To do the whole wall in 2lb spray foam you're looking at $2 per square foot for 2" (R12-R13) and an environmental footprint from blowing agents nearly as big as XPS ("only" about 1000x CO2 :) ) In your climate (US zone 6), as long as the ratio of exterior foam-R / interior fiber-R is greater than 1/3 you will not accumulate moisture in the stud cavities from wintertime moisture drives. So if you can give up the bit of floor area, putting 2" of EPS against the foundation trapped in place with a 2x4 studwall 24" oc. with R13-R15 batts would give you "whole wall" R (after the thermal bridging of the studs is factored in) of about R19-R20, and that's probably going to be your best bang/buck. UNFACED batts are by far the least risky, since it allows ample drying rates toward the interior, and the exterior foam is sufficient to avoid wintertime condensation/frost issues inside the wall cavity, as long as the wallboard is painted with a standard latex paint and reasonably air-tight.

    Do NOT add any sort of interior side vapor barrier or the assembly will be a moisture trap. (Avoid wallpapers, especially foil or vinyl wall papers or you'll trap moisture in the studwall.) If you pull the bottom plates of the studwalls, add an inch of EPS under them when you re-install as a thermal and capillary break to keep it from wicking moisture from the slab. (They're not structural- they only need to hold up the insulation and finish wall materials, not the house.)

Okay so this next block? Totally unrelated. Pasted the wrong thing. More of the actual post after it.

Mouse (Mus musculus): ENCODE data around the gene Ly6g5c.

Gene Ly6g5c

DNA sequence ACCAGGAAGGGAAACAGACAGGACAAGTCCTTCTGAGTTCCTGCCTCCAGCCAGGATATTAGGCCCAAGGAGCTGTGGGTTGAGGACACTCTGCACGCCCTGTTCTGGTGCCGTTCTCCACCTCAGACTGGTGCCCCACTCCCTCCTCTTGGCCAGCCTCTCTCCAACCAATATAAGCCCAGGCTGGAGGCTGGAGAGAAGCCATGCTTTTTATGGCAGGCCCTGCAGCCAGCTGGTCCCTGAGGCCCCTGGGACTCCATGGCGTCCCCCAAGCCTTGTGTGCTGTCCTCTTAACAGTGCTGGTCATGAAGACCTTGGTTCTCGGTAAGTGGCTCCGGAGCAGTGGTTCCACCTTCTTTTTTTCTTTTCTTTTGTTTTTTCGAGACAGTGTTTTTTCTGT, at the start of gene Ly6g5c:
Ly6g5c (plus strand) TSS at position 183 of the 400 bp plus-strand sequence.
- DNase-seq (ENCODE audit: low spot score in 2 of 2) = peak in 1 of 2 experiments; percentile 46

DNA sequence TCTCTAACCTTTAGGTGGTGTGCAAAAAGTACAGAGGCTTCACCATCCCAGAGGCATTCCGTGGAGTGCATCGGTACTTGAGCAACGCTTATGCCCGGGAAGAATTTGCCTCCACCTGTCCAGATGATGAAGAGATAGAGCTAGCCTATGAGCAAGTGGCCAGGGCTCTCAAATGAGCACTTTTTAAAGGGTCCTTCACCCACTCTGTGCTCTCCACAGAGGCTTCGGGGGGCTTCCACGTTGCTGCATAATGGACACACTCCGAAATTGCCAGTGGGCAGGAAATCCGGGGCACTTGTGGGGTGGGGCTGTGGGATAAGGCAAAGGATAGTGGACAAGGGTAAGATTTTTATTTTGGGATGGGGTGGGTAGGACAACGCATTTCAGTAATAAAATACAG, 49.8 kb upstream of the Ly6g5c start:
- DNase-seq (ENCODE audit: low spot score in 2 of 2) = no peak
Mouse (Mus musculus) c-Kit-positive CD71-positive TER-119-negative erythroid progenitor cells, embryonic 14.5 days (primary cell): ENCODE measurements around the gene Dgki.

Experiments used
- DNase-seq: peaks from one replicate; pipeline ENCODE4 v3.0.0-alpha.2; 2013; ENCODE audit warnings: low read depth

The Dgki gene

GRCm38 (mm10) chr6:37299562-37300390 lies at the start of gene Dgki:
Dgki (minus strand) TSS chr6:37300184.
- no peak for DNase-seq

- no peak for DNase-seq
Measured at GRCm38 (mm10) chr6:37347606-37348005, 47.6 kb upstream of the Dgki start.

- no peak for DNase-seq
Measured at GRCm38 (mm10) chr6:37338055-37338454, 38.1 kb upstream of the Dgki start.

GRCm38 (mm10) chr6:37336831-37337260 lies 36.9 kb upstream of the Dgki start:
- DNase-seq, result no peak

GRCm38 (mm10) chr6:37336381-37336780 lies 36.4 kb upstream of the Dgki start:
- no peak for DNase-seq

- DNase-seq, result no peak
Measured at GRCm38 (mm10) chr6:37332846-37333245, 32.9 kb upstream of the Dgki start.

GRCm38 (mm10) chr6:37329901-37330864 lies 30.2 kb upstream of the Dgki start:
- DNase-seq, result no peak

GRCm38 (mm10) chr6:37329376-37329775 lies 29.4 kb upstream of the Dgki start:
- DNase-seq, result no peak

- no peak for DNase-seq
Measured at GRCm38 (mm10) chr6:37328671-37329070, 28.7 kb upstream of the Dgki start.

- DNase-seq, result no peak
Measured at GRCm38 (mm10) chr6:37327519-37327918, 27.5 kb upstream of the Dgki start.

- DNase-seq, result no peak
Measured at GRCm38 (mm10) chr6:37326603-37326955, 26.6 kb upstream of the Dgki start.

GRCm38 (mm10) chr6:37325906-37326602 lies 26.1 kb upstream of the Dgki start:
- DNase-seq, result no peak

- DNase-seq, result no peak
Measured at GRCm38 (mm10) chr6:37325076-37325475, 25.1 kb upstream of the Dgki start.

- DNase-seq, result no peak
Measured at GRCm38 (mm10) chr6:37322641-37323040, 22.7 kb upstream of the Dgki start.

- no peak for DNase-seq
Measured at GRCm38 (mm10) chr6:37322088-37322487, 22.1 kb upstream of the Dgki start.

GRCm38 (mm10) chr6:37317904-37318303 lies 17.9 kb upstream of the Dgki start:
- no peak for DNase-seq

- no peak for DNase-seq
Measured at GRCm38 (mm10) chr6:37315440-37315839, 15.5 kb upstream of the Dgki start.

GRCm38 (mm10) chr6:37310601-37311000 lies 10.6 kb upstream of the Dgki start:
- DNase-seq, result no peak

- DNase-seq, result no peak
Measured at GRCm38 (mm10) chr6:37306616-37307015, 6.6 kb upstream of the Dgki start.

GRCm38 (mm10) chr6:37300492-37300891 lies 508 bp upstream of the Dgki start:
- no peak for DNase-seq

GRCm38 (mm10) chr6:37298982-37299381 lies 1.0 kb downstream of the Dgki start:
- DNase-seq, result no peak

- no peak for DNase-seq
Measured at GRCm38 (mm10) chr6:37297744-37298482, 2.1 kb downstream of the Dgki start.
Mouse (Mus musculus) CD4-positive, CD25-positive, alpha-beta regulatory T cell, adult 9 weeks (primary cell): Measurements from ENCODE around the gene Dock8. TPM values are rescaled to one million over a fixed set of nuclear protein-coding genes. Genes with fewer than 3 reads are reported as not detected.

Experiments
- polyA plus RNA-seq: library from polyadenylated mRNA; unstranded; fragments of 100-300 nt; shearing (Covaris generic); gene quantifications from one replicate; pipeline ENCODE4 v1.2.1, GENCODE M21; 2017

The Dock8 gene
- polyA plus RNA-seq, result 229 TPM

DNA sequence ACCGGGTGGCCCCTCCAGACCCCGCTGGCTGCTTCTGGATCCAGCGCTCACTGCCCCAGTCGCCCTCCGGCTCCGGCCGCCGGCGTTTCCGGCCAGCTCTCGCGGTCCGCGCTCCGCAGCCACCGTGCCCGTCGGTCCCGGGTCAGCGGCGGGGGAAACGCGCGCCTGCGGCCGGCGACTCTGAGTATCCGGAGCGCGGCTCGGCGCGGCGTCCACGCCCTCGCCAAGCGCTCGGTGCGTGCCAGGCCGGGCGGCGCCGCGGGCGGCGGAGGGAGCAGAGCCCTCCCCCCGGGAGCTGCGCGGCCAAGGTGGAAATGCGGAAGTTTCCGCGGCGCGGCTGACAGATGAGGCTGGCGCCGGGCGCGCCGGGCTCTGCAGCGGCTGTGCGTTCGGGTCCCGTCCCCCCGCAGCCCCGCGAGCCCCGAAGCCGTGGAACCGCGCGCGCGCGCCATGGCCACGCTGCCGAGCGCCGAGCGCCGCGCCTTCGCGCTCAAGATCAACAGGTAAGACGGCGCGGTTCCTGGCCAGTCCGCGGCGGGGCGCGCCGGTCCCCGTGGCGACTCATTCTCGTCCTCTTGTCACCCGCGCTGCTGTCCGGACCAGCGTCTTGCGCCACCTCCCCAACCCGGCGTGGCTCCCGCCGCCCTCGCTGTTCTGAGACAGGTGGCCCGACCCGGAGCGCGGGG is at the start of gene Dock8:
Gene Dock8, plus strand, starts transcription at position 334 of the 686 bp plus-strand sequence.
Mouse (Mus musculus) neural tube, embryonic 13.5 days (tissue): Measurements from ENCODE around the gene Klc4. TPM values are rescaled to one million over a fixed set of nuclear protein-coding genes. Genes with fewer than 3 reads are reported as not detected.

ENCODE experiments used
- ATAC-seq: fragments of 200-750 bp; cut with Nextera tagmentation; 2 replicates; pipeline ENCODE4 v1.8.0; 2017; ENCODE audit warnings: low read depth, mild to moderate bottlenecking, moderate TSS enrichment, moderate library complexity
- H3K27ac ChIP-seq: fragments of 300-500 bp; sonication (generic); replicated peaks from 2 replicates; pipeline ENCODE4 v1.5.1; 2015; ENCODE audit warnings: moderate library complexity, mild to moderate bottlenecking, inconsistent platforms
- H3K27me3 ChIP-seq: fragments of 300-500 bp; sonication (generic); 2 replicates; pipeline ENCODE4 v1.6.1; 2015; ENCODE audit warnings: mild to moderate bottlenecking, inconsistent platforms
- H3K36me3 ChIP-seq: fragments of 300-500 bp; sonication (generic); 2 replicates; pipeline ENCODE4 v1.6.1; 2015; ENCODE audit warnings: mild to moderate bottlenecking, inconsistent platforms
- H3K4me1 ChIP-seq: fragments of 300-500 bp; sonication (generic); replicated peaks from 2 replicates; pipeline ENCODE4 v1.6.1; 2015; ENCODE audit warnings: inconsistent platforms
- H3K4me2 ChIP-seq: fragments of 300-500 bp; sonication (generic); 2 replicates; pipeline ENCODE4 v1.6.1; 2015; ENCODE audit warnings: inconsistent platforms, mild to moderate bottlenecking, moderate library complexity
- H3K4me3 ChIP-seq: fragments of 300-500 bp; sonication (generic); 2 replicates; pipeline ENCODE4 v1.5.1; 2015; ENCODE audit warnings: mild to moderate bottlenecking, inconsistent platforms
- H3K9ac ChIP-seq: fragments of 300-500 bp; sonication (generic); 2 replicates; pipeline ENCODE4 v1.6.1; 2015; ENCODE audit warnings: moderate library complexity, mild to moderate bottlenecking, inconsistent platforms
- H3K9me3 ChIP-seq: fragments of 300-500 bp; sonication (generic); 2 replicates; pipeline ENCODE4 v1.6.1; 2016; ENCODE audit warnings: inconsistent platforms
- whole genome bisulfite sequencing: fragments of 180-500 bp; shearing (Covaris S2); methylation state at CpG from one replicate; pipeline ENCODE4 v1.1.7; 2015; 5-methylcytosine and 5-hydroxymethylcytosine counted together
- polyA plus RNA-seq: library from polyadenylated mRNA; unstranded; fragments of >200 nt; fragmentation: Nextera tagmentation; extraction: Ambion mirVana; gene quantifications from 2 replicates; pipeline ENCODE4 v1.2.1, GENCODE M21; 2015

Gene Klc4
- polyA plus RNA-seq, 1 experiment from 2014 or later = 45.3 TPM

With an R15-R20-ish whole wall the basement will likely stay above 60F even WITHOUT actively heating it, but the heat load will be miniscule compared to an 8" poured concrete wall with an empty studwall (a whole-wall R of about R1.5, R2 best-case.)
  3. Something Sexy

    Something Sexy New Member

    Messages:
    4
    Location:
    Wisconsin
    Thanks for the quick reply!

    OK, so if I do move the studs out, do you recommend I just take down the vapor barrier or can I tack the EPS to the vapor barrier?

    What would you recommend to do if I did not want to move the studs out?
  4. Dana

    Dana In the trades

    Messages:
    2,783
    Location:
    01609
    If you pull the studwall out if it's any easier if you then also pull the poly sheeting and use blobs of foam-board construction adhesive (it's available at box stores, comes in caulking tubes, but uses solvents that won't degrade foam board) to tack the EPS in place before you seal the seams & edges and put the studs back up. It'll stick to the vapor barrier just fine, but it won't be as rigid, and may make it a bit more awkward to install at corners, etc. Either way it's your call. My inclination is to yank it out if you're going to put up foam.